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Discharge Instructions for Balloon Breast Brachytherapy

You had a procedure done to put a balloon breast brachytherapy catheter into your breast. It will be used to give you internal radiation treatment for breast cancer. The end of the catheter is in the same place the cancer was inside your breast. There's a small balloon filled with salt water (saline) on the end. It's holding it snugly in place. The catheter and balloon will stay in for a week or 2, or until your treatment is done. Part of the catheter sticks out of your skin and has a protective plastic cap on the end.

You will get your radiation treatments through this catheter. It's hooked up to a computer-controlled machine that moves the radiation source in and out of the catheter. A wire with a radioactive pellet on the end will go into and deliver radiation from the catheter. This will take about 10 to 20 minutes. It's done twice a day (about 6 hours apart) for about 5 days.

It's important to understand that the radiation is only working during the time that the radioactive pellet is inside the balloon. It's removed by the same machine that put it in. As soon as the catheter is capped, you can leave the treatment room. You are not radioactive and don't have to worry about exposing other people to radiation.

Here’s what you need to know about caring for the catheter at home.

Catheter site care

Here are steps you should follow. If you have any questions, ask a member of your treatment team.

  • Don’t remove the plastic end cap from the catheter. It's a protective barrier.

  • Don’t remove the wound closure tapes (steri-strips) that are over the cut (incision) on your breast. Let them fall off on their own.

  • Wear the special bra you were given at all times, even when you're sleeping. The bra supports your breast and helps keep the catheter in place.

  • Don't twist or rotate the catheter.

  • Clean the catheter exit site (where the catheter comes out of your skin) each day after your treatments. Call your healthcare provider if you have any questions about cleaning the site. Here are general steps you can follow:

    • Use sterile saline solution (salt water) to clean your skin.

    • Put on an antibiotic cream.

    • Cover it with a sterile gauze pad to absorb any fluid.

    • If you have a lot of clear, pink drainage from the site, you may need to change the dressing more often. Clean the exit site and change the gauze anytime you notice it's wet.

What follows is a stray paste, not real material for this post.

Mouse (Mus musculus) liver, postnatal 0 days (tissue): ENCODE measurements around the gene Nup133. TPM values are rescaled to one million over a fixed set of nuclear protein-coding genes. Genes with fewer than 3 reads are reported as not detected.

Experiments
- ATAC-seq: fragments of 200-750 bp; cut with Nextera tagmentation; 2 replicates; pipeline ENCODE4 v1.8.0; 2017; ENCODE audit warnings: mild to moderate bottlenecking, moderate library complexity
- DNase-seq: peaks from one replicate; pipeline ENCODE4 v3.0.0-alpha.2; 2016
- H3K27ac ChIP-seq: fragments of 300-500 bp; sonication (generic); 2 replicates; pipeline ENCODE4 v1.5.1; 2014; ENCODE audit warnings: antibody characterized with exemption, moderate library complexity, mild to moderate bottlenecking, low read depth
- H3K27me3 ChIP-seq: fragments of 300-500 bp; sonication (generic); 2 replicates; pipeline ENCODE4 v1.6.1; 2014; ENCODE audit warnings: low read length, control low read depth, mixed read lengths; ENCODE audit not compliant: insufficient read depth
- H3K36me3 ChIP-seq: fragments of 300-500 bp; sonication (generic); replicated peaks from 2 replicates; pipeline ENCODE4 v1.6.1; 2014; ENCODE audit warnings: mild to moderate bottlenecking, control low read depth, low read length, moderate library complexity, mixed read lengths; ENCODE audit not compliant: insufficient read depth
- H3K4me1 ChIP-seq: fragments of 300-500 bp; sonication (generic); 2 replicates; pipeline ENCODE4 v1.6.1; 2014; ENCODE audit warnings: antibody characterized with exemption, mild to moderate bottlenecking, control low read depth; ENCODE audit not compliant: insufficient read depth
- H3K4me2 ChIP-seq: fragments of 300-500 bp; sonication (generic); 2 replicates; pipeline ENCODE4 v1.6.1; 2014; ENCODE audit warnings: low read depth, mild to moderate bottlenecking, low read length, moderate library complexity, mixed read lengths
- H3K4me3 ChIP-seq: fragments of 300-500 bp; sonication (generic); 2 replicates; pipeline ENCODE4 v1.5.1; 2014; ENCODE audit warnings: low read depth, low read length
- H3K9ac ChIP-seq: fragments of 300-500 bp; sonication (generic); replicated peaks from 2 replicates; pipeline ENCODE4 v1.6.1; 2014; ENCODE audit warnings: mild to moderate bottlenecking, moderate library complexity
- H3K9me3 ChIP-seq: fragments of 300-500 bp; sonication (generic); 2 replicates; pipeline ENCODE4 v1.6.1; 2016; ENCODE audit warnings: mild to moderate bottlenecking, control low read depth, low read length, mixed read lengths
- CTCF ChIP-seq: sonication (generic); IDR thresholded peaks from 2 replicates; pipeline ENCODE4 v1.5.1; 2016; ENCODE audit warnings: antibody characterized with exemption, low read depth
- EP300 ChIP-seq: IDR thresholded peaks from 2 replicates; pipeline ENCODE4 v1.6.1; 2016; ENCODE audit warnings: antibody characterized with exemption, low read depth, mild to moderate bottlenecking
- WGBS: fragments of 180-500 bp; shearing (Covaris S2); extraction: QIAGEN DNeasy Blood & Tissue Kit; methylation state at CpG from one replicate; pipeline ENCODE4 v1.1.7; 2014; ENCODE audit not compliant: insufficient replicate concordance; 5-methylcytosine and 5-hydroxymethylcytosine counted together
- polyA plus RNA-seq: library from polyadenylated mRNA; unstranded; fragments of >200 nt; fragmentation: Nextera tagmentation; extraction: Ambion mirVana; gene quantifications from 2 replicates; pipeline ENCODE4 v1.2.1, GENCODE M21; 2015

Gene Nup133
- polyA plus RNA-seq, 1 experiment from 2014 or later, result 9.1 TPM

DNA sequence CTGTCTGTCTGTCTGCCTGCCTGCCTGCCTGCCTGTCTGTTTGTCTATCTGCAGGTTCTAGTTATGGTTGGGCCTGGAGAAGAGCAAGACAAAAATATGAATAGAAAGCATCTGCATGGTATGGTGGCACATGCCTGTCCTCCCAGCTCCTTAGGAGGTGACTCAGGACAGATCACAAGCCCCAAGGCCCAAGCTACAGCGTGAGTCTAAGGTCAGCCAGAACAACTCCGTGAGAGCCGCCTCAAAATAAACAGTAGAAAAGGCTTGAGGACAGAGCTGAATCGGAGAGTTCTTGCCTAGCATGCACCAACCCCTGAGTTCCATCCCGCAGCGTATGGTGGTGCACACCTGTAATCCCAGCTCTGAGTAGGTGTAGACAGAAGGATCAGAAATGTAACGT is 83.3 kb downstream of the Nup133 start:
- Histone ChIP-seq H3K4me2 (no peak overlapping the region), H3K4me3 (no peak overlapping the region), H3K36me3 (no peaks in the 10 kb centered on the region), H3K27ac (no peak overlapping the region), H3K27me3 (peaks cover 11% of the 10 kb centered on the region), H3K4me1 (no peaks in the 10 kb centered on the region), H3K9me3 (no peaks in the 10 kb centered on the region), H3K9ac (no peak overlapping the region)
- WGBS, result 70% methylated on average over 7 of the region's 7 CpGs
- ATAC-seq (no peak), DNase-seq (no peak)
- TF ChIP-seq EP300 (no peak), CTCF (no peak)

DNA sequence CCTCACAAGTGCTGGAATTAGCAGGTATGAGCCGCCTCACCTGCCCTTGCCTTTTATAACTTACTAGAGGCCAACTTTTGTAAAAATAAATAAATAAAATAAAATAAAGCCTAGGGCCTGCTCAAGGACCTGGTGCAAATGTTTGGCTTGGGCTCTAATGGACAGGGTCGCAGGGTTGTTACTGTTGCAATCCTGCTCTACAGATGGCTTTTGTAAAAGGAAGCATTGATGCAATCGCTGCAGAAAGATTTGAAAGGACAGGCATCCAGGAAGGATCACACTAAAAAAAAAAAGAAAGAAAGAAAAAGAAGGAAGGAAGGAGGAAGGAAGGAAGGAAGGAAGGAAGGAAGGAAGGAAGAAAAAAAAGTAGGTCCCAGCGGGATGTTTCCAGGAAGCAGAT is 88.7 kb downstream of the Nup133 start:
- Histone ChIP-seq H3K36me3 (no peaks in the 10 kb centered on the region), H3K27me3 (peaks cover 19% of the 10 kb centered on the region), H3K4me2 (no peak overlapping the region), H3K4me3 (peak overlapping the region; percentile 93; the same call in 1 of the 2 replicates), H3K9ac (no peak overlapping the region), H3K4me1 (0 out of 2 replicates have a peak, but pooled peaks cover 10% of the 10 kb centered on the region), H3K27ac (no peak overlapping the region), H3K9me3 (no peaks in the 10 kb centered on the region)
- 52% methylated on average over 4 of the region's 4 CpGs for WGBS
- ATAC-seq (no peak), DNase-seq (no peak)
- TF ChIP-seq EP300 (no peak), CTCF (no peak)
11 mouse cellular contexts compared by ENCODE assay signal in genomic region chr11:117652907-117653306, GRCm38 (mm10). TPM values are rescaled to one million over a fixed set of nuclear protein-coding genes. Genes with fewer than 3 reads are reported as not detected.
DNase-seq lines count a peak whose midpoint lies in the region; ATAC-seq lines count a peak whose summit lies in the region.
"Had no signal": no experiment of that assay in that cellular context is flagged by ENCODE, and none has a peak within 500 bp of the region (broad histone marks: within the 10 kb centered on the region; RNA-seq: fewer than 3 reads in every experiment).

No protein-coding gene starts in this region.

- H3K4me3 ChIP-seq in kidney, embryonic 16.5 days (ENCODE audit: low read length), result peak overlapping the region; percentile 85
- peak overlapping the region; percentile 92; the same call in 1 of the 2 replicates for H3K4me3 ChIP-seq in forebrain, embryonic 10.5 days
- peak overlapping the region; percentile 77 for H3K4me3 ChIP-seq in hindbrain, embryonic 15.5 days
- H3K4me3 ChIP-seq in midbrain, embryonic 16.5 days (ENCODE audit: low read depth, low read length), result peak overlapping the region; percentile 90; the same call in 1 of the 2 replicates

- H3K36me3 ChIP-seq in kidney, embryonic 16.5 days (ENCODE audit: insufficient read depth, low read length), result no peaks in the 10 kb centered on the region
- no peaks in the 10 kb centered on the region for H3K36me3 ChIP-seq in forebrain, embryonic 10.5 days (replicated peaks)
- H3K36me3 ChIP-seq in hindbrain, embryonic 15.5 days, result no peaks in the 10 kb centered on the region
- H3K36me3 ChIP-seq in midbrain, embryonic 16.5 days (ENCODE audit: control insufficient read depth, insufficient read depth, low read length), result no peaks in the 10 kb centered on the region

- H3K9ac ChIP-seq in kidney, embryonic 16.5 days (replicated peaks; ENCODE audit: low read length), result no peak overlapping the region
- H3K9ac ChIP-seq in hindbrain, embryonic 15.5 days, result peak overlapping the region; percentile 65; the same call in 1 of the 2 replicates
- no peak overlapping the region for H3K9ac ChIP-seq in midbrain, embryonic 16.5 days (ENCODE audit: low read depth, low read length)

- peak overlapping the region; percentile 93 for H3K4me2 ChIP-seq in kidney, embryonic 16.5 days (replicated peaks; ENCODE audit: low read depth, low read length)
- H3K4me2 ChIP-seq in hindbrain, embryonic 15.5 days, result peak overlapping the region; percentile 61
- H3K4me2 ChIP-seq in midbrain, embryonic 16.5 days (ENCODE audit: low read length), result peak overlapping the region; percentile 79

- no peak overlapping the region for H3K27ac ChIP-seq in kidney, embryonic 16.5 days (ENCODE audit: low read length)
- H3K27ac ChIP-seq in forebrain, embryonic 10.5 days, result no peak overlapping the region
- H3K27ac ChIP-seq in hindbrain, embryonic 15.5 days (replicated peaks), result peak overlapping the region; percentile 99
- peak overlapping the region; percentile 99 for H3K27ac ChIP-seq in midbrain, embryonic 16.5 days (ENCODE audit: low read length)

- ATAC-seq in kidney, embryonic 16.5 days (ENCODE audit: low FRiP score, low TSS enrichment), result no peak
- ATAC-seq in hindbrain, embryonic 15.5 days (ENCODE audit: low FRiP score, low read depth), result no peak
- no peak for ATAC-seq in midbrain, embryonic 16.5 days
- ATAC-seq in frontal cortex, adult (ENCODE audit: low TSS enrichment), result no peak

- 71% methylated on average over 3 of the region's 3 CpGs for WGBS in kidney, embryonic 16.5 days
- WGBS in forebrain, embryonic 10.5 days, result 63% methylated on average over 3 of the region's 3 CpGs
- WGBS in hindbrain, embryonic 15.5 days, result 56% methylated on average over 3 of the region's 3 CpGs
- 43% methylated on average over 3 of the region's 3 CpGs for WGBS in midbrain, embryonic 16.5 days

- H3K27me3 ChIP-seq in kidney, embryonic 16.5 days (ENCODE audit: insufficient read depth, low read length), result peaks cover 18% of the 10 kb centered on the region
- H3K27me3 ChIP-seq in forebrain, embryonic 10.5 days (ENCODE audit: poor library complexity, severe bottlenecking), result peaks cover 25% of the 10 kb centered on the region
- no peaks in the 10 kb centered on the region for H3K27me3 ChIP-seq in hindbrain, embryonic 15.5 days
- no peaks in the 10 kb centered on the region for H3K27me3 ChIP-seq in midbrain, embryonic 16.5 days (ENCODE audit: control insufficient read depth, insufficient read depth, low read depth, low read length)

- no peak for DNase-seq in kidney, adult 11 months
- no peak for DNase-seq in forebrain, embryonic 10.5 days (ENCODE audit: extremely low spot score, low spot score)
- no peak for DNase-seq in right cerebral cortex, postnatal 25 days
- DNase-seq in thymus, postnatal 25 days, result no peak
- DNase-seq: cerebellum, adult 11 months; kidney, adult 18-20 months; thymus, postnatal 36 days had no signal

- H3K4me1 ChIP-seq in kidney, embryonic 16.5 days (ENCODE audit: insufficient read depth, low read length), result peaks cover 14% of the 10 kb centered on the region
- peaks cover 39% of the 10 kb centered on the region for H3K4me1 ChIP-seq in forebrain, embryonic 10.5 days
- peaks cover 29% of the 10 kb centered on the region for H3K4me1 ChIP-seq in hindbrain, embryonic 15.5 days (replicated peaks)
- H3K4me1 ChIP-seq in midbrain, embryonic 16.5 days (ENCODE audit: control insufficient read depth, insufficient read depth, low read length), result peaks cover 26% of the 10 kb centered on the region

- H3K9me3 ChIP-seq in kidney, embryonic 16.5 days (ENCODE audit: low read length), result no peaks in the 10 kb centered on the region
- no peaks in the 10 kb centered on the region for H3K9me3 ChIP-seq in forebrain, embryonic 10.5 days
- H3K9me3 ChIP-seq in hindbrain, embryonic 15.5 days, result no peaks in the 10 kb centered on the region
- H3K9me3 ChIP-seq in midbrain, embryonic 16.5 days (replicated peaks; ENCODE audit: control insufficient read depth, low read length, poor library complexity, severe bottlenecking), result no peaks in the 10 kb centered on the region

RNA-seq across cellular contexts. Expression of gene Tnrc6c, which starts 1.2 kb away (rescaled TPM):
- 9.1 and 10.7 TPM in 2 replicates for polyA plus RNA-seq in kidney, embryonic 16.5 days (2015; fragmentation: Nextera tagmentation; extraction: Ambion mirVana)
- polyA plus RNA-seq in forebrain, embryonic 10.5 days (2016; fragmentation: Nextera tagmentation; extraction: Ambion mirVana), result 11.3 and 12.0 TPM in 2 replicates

Other home care

Other suggestions include:

  • Do your normal activities as you feel able. Follow your healthcare provider’s instructions about what you can and can’t do.

  • Don’t carry or lift anything over 5 pounds with the arm on the treatment side.

  • Take all your medicines as directed. Be sure you know what they're for, when and how to take them, and what side effects to watch for.

  • While the catheter is in place, don't get your breast wet. You can take sponge baths and wash your hair over a sink. Don’t shower, soak in a tub or pool, or do anything that causes the treated breast to get wet.

When to call your healthcare provider

Call your healthcare provider right away if you have any of the following:

  • Fever of 100.4°F (38°C) or higher, or chills

  • Sudden and large amount of drainage from catheter site (may be red, pink, or clear)

  • Any unusual bleeding or bleeding that soaks the bandage

  • New breast redness or pain

  • Pus-like or bad-smelling drainage from the catheter site

  • The cap comes off the catheter

  • Cough or shortness of breath

  • Chest pain

  • Nausea or vomiting

  • Pain that doesn’t go away, especially if it’s always in the same place

  • New or unusual lumps, bumps, or swelling

Know what problems to watch for and when you need to call your healthcare provider. Also be sure you know how to get help any time you have problems or questions, including after office hours, on weekends, and on holidays. 

Online Medical Reviewer: Dave Herold MD
Online Medical Reviewer: Kimberly Stump-Sutliff RN MSN AOCNS
Online Medical Reviewer: Louise Cunningham RN BSN
Date Last Reviewed: 7/1/2021
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